IT will all come out in the wash – or so Wearside investigators hoped after the discovery of a body in a wash tub.
“Sometimes, investigating a death is like putting together the pieces of a jigsaw,” said local historian and retired Northumbria Police inspector Norman Kirtlan.
“The problem is, as anyone who loves jigsaws will tell you – more often than not there is one piece that just will not fit. The death of Mary Boville in 1902 certainly set a few heads scratching.”
The month of July that year had been hot and humid and, down in the East End of Sunderland, women went about their chores weighed down by long frocks and heavy pinnies.
“Edwardian ladies were encumbered by more than just modesty – even the fashions of the day were designed to make everyday living as uncomfortable as possible,” said Norman.
“Mary Boville may not have had much to brag about, but at least she could sport the latest high, tight collars and cloying, heavy dresses.”
And so it was, on Wednesday, July 12, that a smartly-dressed Mary left her lodgings in Grey Street – announcing to landlady Annie Spargo that she was “off for a stroll and a trot around.”
“Annie had known Mary Boville for some years, and her tenant did have one or two problems. Drink being the worst,” said Norman, who unearthed details of Mary’s story in old newspapers.
It was Mary’s custom to visit her friends at No 2 Villiers Street South once a week, where her 10 shillings allowance was delivered by registered post, and it was to this house that she set off.
“This 10 shillings came from her estranged husband William, who had grudgingly entered into maintenance when Mary’s heavy drinking had ended their marriage,” said Norman.
“On the occasions Mary called at Villiers Street, it was common for her to visit the women in the back yard wash house. There she would sit on the poss tub and enjoy a canny bit craic with her friends.”
Agnes Stewart, who lived at No 2, later told investigators that she had spoken to Mary – who was all dressed up in her finery – when she came to call on that sweltering summer day.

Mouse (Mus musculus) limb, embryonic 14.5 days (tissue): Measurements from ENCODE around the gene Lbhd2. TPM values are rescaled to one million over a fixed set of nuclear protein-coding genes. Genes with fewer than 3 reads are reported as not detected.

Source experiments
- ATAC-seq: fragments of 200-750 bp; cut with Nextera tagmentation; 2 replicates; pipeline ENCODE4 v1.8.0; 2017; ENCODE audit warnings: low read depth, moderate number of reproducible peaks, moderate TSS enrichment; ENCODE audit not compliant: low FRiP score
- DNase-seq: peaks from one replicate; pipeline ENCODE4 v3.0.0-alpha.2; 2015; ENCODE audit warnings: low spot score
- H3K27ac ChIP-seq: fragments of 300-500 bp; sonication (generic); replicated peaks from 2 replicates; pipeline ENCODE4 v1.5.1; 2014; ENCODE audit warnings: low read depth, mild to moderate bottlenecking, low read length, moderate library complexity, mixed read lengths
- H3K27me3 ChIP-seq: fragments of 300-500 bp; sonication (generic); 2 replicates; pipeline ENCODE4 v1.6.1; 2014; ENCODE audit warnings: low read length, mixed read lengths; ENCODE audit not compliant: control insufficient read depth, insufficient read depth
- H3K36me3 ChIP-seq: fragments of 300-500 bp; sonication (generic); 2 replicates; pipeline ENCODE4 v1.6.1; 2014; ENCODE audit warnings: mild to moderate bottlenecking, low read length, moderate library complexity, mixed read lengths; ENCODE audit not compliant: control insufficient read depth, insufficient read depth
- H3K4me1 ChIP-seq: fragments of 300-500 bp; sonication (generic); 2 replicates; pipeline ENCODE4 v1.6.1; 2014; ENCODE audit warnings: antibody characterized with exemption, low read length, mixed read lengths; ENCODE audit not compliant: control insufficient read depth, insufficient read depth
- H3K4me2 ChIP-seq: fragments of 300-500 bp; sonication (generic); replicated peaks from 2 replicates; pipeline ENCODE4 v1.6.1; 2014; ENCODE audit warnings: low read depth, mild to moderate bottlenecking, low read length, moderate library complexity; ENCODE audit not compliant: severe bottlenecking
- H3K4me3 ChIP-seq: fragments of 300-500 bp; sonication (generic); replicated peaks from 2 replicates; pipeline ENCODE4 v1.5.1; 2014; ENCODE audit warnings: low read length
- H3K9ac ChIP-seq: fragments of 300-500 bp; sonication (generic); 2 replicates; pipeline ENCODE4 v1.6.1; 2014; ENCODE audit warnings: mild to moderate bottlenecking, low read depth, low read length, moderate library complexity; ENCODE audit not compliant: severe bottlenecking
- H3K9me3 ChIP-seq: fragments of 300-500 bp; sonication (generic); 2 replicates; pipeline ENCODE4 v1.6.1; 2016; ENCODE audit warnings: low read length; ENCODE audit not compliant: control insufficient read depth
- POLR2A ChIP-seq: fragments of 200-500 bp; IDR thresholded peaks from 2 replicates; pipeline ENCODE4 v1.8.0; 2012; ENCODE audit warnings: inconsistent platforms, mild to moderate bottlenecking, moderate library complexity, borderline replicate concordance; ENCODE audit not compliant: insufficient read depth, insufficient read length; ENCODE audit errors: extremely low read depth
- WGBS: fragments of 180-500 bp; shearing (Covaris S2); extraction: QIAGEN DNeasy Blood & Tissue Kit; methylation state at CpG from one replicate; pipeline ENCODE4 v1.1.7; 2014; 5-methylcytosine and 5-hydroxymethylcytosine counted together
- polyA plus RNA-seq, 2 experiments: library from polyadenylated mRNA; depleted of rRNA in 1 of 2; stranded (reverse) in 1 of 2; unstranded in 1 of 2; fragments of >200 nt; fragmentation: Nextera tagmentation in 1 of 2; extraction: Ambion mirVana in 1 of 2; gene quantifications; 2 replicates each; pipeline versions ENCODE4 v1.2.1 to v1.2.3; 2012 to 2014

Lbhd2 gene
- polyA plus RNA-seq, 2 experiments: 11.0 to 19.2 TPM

But, after handing over the registered envelope, Agnes revealed Mary had then wandered off “for a good sup” in one of the East End’s numerous hostelries.
“The following morning, when Agnes made her way to light the wash house boiler, she noticed something in the poss tub that definitely wasn’t there the previous evening – a pair of legs,” said Norman.
“Nervously, she edged closer to the wooden tub and peered inside to see if there were any other foreign objects in there. Sure enough there was! A head.
“Agnes didn’t hang around to see if there were any other strange bits among the dirty washing; she scuttled off as quickly as her legs would carry her, looking for a polis and crying murder most foul.”
Sergeant Johnson was the unlucky officer to be collared up on High Street. After listening patiently to the unlikely story of a body in the poss tub, he finally agreed to take a look for himself.
“Sure enough, Agnes had not fabricated the story. Nor had she been addled by drink – unlike the body in the wash house,” said Norman, a member of Sunderland Antiquarian Society.
“Mary Boville’s legs were sticking out of the tub and her head lay just beneath the rim. Her face was crushed against her thighs, and the stiff white collar that she had been so proud of the previous day had all but severed her throat, so tightly had it been fastened around the poor woman’s neck.”
Sgt Johnson hauled the body out of the tub and laid it down on the wash house floor. He then summoned police surgeon Dr Beveridge, who examined the corpse.
“Murder or misadventure? It was a hard call to make,” said Norman. “The face and head were swollen and bluish black in colour. All very normal for someone asphyxiated in such a confined space.
“But upon removing the tight collar, Beveridge noticed a deep groove around Mary’s neck. Deep enough to restrict the air to her lungs and bring about a slow and agonising death as she struggled to escape.”
Mary’s inquest at the Edinburgh Castle pub heard many anecdotes of her drinking; her nights on the town, her habit of staggering home, and even the sailor’s hat she left, while drunk, in the wash house.
All very mundane – but investigators also heard some conflicting, and rather puzzling, stories about her relationship with husband William.
“William told the inquest he had not seen his ex-wife for over a month,” said Norman.
“But the landlady said that, upon Mary enjoying one of her late nights, she was invariably with William.
“So was it fashion or foul play?
“The inquest ruled in favour of accidental suffocation – but one thing is for sure: Many years before the famous torso in the tank murder, Sunderland had a mystery of its own – the corpse in the poss tub!”
l Look out for another tragic tale from Norman in Wearside Echoes soon. More can also be found on his website at www.sunderland-ancestors.co.uk